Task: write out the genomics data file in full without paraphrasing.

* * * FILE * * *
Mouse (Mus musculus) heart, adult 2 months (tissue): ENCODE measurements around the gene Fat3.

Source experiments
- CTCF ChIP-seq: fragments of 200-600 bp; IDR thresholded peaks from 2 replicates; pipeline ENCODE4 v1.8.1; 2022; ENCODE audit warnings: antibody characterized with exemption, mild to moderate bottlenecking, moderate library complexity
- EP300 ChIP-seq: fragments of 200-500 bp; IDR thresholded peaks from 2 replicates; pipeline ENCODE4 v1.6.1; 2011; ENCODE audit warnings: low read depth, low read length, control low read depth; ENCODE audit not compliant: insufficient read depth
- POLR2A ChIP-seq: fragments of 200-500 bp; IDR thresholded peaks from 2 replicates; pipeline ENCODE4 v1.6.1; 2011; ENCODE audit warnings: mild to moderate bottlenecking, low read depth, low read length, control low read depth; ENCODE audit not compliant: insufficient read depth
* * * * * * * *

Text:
Mouse (Mus musculus) heart, adult 2 months (tissue): ENCODE measurements around the gene Fat3.

Source experiments
- CTCF ChIP-seq: fragments of 200-600 bp; IDR thresholded peaks from 2 replicates; pipeline ENCODE4 v1.8.1; 2022; ENCODE audit warnings: antibody characterized with exemption, mild to moderate bottlenecking, moderate library complexity
- EP300 ChIP-seq: fragments of 200-500 bp; IDR thresholded peaks from 2 replicates; pipeline ENCODE4 v1.6.1; 2011; ENCODE audit warnings: low read depth, low read length, control low read depth; ENCODE audit not compliant: insufficient read depth
- POLR2A ChIP-seq: fragments of 200-500 bp; IDR thresholded peaks from 2 replicates; pipeline ENCODE4 v1.6.1; 2011; ENCODE audit warnings: mild to moderate bottlenecking, low read depth, low read length, control low read depth; ENCODE audit not compliant: insufficient read depth